Welcome to Darker Than Blue Grille...!

Dine in restaurant, catering

Executive Chef/Owner Casey Jenkins

Our History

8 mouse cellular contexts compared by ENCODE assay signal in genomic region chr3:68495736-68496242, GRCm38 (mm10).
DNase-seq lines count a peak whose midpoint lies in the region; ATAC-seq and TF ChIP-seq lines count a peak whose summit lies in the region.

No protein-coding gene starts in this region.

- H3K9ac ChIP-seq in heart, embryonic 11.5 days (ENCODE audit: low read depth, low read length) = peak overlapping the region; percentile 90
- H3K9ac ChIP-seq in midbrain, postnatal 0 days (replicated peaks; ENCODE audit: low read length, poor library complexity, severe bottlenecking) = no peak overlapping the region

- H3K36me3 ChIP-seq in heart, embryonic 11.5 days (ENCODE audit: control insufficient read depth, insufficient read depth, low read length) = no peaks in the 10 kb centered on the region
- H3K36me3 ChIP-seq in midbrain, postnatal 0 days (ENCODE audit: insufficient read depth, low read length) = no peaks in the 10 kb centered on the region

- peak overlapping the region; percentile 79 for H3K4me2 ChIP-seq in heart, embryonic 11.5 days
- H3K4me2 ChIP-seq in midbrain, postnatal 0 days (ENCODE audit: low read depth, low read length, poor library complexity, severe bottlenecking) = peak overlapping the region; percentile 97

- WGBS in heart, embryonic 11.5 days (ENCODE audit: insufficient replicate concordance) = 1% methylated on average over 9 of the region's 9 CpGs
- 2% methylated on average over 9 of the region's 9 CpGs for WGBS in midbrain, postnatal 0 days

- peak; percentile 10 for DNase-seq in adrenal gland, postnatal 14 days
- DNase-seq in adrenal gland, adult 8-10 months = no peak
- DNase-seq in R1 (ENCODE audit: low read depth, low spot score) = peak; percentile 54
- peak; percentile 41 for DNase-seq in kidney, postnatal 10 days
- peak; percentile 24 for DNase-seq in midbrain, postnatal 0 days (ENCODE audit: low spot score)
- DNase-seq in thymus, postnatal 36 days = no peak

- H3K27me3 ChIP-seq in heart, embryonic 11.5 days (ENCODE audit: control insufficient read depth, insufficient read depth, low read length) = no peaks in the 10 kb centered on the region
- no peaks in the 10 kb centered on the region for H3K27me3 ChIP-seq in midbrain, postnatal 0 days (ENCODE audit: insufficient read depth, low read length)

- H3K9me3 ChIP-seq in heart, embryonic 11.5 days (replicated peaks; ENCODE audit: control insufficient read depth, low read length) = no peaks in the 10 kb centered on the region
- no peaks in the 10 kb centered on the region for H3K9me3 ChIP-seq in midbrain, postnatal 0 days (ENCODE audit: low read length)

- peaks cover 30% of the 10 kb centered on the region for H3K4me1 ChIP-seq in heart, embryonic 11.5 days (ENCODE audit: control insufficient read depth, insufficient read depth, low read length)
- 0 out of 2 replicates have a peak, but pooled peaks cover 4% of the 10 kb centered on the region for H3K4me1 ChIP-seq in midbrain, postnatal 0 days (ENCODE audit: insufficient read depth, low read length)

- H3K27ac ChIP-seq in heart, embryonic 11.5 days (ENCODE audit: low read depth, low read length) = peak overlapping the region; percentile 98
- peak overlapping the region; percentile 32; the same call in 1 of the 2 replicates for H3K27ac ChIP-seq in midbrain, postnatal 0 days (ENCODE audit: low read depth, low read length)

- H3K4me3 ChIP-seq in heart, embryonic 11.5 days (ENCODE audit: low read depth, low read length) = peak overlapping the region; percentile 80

Casey A. Jenkins C.W.C. started his cooking career in the United States Marine Corps in 1985.  After being honorably discharged in 1989 he graduated from The Culinary Institute of America, the world’s premier cooking school.  There he developed meticulous cooking methods under a focused curriculum.  Relevant coursework included: International Cuisine, Oriental Cooking, Physiology of Taste and Presentation, Cost Control, Edict, and Wines and Spirits. He was first introduced to fine dining during his internship at Pompanos Restaurant in the Atlanta Marriott Marquis.  He continued honing in on his knowledge of plate presentation, food taste variation and cooking methods by working with such world-renowned chefs as Christer Larson of Aquavits, Chef Karl Krieger of the United Nations Delegates Dining Room, and David Silverman of The Water’s Edge.  Understanding that there is more to being a chef than just cooking, he has worked as Food Service Director of Morning Side Nursing Home through Marriott Management Services.  There he became more proficient in issues of food cost, labor cost, and yearly budgeting and planning. He was then hired as the Sous Chef for Paolo’s, Baltimore Harbor’s most popular Italian restaurant.  During this experience he developed a better understanding of total kitchen management and efficiency.  After serving as District Manager of Food & Nutrition of Sunrise Senior Living, Chef Jenkins opened his own restaurant Darker than Blue Café In 2006, aspiring chef Casey Jenkins, happened upon an affordable fixer upper of a restaurant that he wanted to be his beginning. In a somewhat sketchy community with a storied past, Waverly was off-limits to most traditional restaurants who preferred to open in glitzier developments. But Jenkins and his partners were on a tight budget and Waverly fit the bill: low rent and autonomy. “We had to break the mold of modern restaurants,” said Jenkins. “I wanted to build a restaurant my friends could always visit and enjoy a nice meal and hopefully make a living.” On a shoestring budget and fueled by little more than passion and talent he opened Darker than Blue Café to little fanfare. Then reality set in “We were empty for the first 4 months,” said Jenkins. “I was the only person who cared that we opened, and I had some serious doubts.” The strip of Greenmount Avenue in Waverly that is the home of Darker Than Blue Café has a storied past. It’s a bustling business community of low cost clothing, liquor stores, and carry-outs that was and is still the heartbeat of the community. But the typical urban hurdles or crime, trash, and other nuisances have kept it from becoming the shining jewel community leaders have hoped for. For Jenkins, it scared off potential customers. “People literally would drive pass, stop, then hurry back to their cars and leave, it was disheartening.” His stubborn and arrogant nature wouldn’t let him quit, so he forged ahead with a plan. “ I figured, to get people here, we have to make the community a priority to Baltimore,” said Jenkins. “ So I started yelling.” And yell he did. He yelled to legislators, neighborhood associations, journalists, businesses, and casual users of the popular Waverly Farmer’s Market. He basically talked to anyone who would listen. “I raised my voice for Waverly to show Baltimore that it is forgetting a wonderful community that is full of people who love Baltimore It worked and people took notice. Today, Jenkins is President of the Waverly Merchants Association and a go-to-guy for anyone who wants to work with Waverly. Waverly is back on Baltimore’s radar and his restaurant is too listed among Baltimore Magazine’s Top 50 Restaurants and Best Southern Cooking. Indeed five years later his recipe for success seems to be working. “We have become a part of the community and we want to share our success with them by opening our doors to celebrate,” said Jenkins. “We are happy to be here and they are the reason we are still here.”